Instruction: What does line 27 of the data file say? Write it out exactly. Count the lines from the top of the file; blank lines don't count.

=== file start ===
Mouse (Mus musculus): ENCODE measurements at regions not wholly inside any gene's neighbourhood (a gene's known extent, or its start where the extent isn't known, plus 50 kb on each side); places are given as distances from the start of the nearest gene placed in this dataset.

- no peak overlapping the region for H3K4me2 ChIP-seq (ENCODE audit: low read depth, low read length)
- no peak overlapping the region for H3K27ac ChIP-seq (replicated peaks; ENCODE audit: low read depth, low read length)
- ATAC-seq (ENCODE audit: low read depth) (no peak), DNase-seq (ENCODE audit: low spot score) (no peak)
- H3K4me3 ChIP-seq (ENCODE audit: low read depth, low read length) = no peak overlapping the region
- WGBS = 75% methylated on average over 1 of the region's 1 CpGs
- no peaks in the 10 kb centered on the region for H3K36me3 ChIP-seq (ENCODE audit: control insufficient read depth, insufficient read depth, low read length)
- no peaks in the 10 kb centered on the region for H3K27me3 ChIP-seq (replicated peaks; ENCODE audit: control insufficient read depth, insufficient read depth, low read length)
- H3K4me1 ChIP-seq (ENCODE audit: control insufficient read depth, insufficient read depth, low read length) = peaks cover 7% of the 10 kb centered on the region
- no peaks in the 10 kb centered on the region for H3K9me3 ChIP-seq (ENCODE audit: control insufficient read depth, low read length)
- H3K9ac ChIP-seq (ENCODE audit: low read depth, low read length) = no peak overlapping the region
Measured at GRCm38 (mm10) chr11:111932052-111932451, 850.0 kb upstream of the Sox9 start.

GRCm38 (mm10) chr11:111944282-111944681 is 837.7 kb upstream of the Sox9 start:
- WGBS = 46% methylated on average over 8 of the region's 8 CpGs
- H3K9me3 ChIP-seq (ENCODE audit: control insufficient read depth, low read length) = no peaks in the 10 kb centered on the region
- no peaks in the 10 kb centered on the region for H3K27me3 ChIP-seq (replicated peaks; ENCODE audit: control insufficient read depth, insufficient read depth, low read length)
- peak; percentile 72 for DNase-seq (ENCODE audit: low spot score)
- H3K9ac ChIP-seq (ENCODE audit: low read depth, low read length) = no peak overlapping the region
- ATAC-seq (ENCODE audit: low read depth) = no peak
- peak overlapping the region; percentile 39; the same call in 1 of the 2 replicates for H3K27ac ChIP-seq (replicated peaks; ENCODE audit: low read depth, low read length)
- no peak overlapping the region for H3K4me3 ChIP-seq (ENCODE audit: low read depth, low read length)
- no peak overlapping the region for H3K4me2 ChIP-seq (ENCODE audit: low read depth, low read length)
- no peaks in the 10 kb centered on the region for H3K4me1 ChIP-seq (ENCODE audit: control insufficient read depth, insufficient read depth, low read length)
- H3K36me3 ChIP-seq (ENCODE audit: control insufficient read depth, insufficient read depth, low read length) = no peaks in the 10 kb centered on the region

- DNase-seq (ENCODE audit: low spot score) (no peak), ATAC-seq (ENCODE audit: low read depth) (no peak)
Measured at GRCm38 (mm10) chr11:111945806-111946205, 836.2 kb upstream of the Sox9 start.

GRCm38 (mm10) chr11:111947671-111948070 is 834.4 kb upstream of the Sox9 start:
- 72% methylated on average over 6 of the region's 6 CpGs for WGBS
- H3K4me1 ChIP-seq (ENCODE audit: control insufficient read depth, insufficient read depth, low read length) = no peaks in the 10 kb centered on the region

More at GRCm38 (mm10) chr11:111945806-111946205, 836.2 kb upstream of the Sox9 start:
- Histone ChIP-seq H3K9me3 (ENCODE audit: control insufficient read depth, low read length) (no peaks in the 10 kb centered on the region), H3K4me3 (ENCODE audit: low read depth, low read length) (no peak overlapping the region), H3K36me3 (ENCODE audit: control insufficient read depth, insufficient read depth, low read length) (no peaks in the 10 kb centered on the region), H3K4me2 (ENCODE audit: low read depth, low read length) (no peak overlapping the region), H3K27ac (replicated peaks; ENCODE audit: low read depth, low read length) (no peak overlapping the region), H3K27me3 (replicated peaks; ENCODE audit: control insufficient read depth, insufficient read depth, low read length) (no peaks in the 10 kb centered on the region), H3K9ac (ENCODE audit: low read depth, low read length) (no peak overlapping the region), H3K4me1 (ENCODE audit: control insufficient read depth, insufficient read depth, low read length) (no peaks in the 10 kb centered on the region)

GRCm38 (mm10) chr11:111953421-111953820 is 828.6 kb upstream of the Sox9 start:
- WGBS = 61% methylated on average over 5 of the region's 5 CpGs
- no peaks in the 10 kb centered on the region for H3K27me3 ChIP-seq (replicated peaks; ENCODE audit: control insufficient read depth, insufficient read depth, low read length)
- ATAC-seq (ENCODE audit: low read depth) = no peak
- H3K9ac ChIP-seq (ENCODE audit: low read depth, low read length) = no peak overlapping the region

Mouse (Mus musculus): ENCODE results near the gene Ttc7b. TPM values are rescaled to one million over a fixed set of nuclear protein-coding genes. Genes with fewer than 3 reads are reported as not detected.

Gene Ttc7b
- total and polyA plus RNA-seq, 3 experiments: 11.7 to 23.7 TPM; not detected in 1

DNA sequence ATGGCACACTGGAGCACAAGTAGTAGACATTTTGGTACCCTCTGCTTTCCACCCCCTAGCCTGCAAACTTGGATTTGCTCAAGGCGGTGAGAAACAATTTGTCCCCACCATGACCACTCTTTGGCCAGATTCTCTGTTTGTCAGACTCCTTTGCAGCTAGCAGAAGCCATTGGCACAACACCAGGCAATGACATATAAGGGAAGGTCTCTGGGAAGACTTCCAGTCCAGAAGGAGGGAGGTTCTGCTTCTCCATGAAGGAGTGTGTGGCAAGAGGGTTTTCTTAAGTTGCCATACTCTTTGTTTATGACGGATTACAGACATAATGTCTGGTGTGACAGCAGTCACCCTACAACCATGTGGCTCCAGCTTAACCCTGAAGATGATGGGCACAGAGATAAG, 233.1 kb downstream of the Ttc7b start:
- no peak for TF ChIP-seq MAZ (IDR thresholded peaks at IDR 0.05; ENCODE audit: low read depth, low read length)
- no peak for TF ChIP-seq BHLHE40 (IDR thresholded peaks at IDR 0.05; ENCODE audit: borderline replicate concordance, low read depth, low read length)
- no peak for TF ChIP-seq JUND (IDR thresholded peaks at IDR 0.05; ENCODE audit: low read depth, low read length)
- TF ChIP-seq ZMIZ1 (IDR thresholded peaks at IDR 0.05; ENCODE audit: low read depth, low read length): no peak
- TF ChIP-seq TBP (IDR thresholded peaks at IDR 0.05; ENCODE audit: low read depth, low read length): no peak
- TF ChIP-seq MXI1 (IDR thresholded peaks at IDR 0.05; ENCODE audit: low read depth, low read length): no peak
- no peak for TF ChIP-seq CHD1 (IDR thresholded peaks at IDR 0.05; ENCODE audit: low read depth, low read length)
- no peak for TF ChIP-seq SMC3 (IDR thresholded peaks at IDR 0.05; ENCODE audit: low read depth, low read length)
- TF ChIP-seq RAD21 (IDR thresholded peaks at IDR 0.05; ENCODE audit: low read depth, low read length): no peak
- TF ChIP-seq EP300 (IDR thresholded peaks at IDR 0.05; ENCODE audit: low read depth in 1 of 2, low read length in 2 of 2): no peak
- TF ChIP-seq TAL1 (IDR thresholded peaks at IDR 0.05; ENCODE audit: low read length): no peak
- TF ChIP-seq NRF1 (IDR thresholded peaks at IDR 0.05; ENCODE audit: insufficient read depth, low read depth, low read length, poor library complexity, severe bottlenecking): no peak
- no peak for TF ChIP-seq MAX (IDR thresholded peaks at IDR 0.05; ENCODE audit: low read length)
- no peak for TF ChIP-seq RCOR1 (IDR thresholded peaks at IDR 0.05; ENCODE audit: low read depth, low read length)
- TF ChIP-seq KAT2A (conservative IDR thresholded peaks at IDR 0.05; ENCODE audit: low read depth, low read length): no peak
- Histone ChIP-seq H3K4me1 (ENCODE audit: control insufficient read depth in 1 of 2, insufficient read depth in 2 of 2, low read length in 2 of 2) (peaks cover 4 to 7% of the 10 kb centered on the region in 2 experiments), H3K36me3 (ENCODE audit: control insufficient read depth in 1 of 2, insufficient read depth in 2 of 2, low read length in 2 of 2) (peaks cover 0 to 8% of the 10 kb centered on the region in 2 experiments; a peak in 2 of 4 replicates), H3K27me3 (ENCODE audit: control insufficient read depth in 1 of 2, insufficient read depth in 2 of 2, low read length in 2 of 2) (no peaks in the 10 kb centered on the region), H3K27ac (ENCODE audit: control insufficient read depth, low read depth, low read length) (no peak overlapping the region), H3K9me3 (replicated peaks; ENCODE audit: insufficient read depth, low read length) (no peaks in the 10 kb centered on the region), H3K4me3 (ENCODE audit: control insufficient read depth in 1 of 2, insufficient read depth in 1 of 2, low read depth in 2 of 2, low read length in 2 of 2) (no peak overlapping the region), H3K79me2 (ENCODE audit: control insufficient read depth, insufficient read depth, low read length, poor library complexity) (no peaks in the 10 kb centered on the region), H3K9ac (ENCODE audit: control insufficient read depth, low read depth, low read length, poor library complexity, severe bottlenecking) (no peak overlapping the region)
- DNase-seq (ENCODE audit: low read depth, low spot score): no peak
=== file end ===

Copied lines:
GRCm38 (mm10) chr11:111947671-111948070 is 834.4 kb upstream of the Sox9 start: